The start of the space era was ignited by the development of rockets, materials, and electronics. This odyssey was propelled by the human thirst for knowledge and adventure. Space endeavor relies heavily on materials with outstanding properties – they must survive in an environment that combines ionizing radiation, extreme temperatures, and micrometeorites. Certain missions add extra threats: low earth and geostationary orbits inflict ferocious ozone-induced degradation, while deep-space missions involve high levels of ionizing radiation and, eventually, extremely low temperatures.

The main requirements for space materials are: light weight (to reduce mission costs); resistance to ionizing radiation (accelerated electrons, protons, and ions); multifunctional capabilities; smart features; self-healing capabilities; and outstanding thermal stability. Space materials research is concentrated on composites obtained by dispersing nanofillers with designed functionalities within different polymeric matrices. The polymeric matrix gives low weight. An appropriate choice may also add structural and thermal stability. Polymers also act as a radiation shield because of their high hydrogen content, reduced radioactive activation, and light weight.

Much research is focused on multifunctional materials combining radiation shielding, structural capabilities, and electrical conductivity, such as polymer-carbon nanotube composites. Nanotubes can enhance the mechanical strength of polymers and add high electrical and thermal conductivity. Minute amounts give polymers antistatic features, while concentrations as low as 1 wt.% trigger electrical conductivity. The intimate relationship between the electrical and mechanical properties of these composites adds smart capabilities. The correlation between the position of Raman peaks of nanotubes embedded within polymeric matrices and the stress acting on the composite opens up an alternative route for predicting their mechanical failure.

Self-healing capabilities will protect polymers and composites from the effect of ionizing radiation, temperature, and micrometeorites. Further advances are required to extend the temperature range over which the polymeric matrix is protected and to decrease the size of the microbubbles containing the healing agent. Importantly, polymers are not ideal matrices – most are sensitive to ionizing radiation, temperature, and atomic oxygen. Synergistic effects caused by competition of these degradation processes have been reported.

The search for space materials includes other nanomaterials for extreme temperatures, conversion of light into electricity, and optical and magnetic applications. Nanomaterials are extremely appealing, as they promise reduced volume, weight, and energy consumption. However, their survival in the space environment has yet to be assessed. The details of the interaction between ionizing radiation and nanometer-sized features are not yet fully understood and a new theoretical description – nanodosimetry – is under development.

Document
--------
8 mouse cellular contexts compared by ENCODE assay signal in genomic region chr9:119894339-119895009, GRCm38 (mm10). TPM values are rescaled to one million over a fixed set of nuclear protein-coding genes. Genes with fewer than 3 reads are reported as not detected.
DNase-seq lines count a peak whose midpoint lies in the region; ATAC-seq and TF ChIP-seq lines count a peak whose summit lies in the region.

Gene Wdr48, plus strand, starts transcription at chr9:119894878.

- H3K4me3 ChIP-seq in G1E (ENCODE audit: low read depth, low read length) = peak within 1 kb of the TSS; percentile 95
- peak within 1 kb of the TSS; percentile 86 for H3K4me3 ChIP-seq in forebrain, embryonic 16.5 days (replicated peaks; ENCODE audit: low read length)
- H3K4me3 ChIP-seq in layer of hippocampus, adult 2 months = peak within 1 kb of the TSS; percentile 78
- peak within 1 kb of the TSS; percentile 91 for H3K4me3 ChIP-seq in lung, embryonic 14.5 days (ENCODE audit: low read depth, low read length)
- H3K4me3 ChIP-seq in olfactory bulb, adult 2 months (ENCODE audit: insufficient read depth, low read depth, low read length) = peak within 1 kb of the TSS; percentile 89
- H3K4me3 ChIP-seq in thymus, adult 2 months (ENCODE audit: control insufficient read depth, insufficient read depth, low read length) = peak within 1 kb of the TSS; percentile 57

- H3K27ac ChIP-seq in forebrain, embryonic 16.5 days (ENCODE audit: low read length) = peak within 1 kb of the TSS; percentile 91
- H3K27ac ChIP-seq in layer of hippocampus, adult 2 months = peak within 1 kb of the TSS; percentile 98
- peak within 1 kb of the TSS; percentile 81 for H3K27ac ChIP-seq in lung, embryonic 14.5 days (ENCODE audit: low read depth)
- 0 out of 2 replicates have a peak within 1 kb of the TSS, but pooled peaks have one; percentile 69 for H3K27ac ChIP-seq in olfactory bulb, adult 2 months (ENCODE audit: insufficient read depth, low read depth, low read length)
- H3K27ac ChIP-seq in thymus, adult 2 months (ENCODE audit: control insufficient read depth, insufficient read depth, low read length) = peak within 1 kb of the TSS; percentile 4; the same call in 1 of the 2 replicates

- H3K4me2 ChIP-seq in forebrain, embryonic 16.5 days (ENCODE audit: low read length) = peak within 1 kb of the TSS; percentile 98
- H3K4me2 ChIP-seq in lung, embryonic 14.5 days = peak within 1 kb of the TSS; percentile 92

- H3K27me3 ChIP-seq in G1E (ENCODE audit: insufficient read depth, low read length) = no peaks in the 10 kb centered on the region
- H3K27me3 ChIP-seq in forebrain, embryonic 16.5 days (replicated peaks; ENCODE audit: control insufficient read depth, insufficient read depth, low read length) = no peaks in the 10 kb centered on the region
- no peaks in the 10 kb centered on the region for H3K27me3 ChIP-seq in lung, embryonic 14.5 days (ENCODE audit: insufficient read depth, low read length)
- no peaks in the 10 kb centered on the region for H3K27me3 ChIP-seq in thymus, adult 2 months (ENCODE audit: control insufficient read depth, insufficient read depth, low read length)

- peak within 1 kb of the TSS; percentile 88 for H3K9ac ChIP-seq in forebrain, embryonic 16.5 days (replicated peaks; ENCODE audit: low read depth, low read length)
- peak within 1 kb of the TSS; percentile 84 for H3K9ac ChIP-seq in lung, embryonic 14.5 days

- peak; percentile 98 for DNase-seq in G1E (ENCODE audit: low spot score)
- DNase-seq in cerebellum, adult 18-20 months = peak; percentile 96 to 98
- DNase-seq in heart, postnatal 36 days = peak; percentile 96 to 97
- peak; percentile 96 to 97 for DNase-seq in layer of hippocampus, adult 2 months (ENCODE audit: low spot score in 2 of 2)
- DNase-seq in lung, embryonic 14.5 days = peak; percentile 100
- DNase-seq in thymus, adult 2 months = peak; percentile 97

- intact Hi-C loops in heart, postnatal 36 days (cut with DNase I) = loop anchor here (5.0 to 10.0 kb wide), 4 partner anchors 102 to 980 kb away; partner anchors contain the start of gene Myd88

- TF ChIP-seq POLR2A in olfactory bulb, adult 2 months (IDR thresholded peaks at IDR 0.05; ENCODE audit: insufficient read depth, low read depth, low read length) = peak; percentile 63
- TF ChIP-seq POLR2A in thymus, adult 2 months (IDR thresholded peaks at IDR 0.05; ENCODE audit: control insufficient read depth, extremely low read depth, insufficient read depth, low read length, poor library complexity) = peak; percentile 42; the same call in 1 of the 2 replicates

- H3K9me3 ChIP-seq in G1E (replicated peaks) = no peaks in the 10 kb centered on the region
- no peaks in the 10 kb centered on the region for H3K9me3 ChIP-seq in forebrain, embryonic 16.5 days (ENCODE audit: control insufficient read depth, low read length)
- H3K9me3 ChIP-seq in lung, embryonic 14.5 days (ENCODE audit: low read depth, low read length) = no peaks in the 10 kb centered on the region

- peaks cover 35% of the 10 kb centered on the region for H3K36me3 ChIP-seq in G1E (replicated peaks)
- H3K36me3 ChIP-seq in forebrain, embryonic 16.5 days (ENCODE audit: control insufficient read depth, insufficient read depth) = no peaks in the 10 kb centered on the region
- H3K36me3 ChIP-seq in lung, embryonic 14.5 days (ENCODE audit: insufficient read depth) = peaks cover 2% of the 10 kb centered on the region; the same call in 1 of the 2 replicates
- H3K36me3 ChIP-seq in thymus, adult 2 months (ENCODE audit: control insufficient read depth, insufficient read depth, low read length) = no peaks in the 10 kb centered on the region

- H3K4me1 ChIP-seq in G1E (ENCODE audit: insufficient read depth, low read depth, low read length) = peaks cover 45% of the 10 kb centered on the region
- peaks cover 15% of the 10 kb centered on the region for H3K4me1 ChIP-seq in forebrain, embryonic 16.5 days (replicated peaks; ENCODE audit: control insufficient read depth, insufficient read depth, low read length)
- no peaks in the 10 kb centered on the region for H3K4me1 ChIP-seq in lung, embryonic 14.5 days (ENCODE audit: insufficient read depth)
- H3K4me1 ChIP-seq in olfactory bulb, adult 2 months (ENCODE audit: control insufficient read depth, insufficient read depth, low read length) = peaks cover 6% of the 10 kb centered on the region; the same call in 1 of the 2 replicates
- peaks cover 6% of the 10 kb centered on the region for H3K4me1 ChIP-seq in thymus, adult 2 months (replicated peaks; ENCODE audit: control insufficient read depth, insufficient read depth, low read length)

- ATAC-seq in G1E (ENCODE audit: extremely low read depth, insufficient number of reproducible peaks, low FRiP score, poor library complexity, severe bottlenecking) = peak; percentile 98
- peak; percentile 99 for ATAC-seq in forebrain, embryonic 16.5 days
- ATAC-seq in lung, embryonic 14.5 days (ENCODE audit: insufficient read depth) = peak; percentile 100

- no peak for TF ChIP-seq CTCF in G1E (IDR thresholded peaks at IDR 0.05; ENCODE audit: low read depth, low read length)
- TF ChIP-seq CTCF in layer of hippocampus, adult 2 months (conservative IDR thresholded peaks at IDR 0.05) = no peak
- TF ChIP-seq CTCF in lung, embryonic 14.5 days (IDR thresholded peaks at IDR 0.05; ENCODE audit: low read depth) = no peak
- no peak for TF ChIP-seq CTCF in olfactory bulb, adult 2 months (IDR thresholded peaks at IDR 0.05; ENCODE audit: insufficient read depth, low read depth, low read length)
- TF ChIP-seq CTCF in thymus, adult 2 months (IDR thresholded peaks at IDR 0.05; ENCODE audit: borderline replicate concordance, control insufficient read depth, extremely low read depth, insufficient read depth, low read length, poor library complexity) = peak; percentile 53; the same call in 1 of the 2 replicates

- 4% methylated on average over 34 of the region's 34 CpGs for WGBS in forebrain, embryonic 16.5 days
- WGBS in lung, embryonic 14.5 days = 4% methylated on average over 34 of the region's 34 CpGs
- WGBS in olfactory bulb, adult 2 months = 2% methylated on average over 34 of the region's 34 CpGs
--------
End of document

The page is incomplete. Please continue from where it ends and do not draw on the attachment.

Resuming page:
New projects that would make our presence in space easier and cheaper are maturing. The solar sail will offer an alternative method of space travel. The discovery of carbon nanotubes revived the space-elevator project. But, while the mechanical properties of nanotubes are promising (with a Young's modulus of about 1 TPa), they degrade when the size is increased toward the micron scale. To fulfill the technical requirements for the elevator cable, it is mandatory to project the outstanding properties of nanotubes to larger scales, and to understand and control adhesion between nanotubes and polymers.

Both space shuttle disasters were caused by material failures; the cooling of a polymeric O ring below the glass transition temperature caused the Challenger disaster and a piece of insulating foam peeling from the external tank and striking a reinforced carbon-carbon panel triggered the Columbia tragedy. So, it is mandatory to understand the behavior of materials in space and to improve Earth-bound simulation by focusing on synergistic effects triggered by the combined action of ionizing radiation and temperature.

US president George W. Bush's new vision revives space exploration. Most debate concerns the emphasis on manned missions. Opponents focus on robot-based exploration, citing the reduced price and risk. The reallocation of NASA's limited resources could endanger previously approved projects – already, some missions have been delayed or abandoned. But manned missions should accelerate materials development. Enhanced safety requirements will fuel a search for materials with self-healing and smart capabilities, and open up new research, such as in-space repair and in situ fabrication of materials. But, for safe missions, NASA must contribute and support materials science research, improve Earth-bound simulation, and improve estimation of the lifetime of materials in space.

[1] Mircea Chipara is at the Indiana University Cyclotron Facility in Bloomington, Indiana.

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DOI: 10.1016/S1369-7021(05)71007-5